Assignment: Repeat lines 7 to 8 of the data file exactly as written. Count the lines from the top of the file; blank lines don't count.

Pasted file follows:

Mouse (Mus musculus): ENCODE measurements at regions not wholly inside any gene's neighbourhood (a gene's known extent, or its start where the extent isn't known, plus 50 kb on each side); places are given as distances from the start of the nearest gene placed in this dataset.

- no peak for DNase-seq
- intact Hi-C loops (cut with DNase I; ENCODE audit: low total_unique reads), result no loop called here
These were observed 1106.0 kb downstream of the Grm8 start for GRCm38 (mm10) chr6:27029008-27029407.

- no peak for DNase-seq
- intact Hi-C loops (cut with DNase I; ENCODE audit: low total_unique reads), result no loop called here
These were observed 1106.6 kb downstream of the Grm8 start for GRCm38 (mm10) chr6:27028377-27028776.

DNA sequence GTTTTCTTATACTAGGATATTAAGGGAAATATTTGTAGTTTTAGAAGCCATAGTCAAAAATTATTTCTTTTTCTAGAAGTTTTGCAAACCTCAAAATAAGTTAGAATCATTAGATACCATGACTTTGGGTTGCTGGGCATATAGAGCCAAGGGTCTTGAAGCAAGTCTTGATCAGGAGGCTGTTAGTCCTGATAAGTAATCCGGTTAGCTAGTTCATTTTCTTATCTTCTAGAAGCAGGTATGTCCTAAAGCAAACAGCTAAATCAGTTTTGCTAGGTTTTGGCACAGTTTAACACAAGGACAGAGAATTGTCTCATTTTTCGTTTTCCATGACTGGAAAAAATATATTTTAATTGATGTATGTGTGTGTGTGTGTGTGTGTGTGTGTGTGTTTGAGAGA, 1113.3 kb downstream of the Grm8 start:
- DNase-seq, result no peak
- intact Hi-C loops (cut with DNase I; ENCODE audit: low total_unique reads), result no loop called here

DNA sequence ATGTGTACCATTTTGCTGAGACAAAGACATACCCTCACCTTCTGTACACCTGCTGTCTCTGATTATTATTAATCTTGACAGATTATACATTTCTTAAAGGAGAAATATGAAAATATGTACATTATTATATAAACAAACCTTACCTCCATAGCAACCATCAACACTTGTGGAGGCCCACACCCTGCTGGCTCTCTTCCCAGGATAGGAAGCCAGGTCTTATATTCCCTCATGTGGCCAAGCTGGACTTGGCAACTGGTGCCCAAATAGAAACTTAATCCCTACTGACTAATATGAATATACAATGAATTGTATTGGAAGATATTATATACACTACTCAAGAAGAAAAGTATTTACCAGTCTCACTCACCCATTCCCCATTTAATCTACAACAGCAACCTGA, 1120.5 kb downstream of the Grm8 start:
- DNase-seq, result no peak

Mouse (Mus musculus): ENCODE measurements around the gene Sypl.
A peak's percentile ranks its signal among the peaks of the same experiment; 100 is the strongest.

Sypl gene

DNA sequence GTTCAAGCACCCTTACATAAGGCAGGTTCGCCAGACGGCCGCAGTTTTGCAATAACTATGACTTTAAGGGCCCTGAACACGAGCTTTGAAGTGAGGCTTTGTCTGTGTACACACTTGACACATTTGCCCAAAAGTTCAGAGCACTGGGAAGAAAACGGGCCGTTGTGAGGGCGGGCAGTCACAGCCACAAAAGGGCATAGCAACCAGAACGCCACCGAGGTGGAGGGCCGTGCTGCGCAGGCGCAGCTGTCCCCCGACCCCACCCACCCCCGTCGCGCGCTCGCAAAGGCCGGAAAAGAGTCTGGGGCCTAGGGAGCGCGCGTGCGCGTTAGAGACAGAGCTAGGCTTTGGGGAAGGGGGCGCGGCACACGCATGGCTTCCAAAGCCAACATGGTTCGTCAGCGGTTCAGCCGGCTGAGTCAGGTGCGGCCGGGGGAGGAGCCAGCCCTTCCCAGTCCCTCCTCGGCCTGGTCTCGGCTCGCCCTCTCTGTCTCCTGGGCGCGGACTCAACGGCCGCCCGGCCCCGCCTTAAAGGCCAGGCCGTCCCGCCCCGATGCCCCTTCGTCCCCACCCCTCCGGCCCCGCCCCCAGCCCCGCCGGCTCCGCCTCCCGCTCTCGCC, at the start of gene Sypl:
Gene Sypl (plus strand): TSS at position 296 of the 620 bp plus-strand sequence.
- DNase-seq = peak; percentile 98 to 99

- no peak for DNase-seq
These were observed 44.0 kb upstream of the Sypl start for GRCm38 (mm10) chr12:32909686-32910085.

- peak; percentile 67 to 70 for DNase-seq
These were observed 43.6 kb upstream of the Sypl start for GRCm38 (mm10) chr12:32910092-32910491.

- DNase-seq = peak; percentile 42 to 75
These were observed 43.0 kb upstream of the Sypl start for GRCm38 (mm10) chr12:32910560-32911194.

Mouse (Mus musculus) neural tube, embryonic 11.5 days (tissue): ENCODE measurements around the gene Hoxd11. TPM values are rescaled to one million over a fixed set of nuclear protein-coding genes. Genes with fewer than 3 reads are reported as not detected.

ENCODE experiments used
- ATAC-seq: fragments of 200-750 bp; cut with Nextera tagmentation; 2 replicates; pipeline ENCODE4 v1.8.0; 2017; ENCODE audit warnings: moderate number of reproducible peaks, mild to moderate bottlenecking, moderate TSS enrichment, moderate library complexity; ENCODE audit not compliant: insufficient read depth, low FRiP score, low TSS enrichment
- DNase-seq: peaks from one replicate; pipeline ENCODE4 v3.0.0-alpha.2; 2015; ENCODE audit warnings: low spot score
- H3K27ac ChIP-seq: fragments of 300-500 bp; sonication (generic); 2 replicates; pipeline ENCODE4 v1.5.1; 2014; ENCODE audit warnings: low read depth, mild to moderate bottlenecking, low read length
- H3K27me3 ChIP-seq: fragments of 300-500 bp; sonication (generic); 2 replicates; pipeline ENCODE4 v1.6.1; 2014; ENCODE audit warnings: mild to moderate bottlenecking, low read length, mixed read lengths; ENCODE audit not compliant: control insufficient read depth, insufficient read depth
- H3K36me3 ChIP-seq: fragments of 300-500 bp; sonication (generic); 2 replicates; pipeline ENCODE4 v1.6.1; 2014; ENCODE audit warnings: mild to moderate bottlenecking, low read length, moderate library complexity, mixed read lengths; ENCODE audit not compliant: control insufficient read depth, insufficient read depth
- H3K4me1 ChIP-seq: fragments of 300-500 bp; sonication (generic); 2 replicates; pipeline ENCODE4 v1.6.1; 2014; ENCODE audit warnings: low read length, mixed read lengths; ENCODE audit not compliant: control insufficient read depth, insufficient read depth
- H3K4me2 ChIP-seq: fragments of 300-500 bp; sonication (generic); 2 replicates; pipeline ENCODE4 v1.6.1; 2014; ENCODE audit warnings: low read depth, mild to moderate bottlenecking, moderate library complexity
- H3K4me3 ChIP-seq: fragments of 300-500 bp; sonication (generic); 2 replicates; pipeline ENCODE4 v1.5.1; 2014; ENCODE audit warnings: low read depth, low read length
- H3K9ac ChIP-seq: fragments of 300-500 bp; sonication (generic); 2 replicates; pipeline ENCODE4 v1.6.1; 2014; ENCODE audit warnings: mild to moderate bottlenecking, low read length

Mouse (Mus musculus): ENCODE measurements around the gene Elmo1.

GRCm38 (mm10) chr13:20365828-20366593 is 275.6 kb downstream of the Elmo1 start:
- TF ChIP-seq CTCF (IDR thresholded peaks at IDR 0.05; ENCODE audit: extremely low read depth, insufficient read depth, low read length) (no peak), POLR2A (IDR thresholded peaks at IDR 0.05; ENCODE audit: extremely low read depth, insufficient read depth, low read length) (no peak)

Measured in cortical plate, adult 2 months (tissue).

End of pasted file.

These were observed 1106.6 kb downstream of the Grm8 start for GRCm38 (mm10) chr6:27028377-27028776.

DNA sequence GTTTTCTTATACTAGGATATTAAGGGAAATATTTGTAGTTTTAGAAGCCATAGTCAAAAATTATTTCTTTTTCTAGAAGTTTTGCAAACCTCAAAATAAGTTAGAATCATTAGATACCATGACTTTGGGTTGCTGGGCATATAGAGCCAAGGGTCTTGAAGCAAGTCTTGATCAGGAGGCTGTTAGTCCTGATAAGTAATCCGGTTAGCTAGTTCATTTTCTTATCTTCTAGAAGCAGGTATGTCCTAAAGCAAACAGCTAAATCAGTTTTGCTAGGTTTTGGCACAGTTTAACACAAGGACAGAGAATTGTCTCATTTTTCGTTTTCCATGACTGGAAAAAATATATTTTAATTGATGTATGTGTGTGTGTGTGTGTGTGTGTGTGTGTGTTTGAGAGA, 1113.3 kb downstream of the Grm8 start: